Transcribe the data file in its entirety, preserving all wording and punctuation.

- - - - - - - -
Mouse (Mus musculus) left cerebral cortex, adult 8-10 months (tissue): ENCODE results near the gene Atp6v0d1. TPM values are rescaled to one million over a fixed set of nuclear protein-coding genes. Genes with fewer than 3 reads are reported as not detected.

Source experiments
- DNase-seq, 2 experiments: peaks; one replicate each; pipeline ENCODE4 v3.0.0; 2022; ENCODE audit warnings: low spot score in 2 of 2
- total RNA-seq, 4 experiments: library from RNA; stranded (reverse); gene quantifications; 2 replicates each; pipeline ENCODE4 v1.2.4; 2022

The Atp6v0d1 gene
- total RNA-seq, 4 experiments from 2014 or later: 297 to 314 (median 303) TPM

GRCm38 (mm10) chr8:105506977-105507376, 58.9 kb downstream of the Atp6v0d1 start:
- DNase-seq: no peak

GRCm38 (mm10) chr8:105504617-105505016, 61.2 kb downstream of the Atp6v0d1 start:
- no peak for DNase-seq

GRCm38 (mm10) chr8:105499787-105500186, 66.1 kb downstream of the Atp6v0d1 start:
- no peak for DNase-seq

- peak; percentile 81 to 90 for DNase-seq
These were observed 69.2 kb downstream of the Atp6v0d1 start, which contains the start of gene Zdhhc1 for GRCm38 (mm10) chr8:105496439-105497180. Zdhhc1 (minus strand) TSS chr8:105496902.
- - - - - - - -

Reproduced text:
Mouse (Mus musculus) left cerebral cortex, adult 8-10 months (tissue): ENCODE results near the gene Atp6v0d1. TPM values are rescaled to one million over a fixed set of nuclear protein-coding genes. Genes with fewer than 3 reads are reported as not detected.

Source experiments
- DNase-seq, 2 experiments: peaks; one replicate each; pipeline ENCODE4 v3.0.0; 2022; ENCODE audit warnings: low spot score in 2 of 2
- total RNA-seq, 4 experiments: library from RNA; stranded (reverse); gene quantifications; 2 replicates each; pipeline ENCODE4 v1.2.4; 2022

The Atp6v0d1 gene
- total RNA-seq, 4 experiments from 2014 or later: 297 to 314 (median 303) TPM

GRCm38 (mm10) chr8:105506977-105507376, 58.9 kb downstream of the Atp6v0d1 start:
- DNase-seq: no peak

GRCm38 (mm10) chr8:105504617-105505016, 61.2 kb downstream of the Atp6v0d1 start:
- no peak for DNase-seq

GRCm38 (mm10) chr8:105499787-105500186, 66.1 kb downstream of the Atp6v0d1 start:
- no peak for DNase-seq

- peak; percentile 81 to 90 for DNase-seq
These were observed 69.2 kb downstream of the Atp6v0d1 start, which contains the start of gene Zdhhc1 for GRCm38 (mm10) chr8:105496439-105497180. Zdhhc1 (minus strand) TSS chr8:105496902.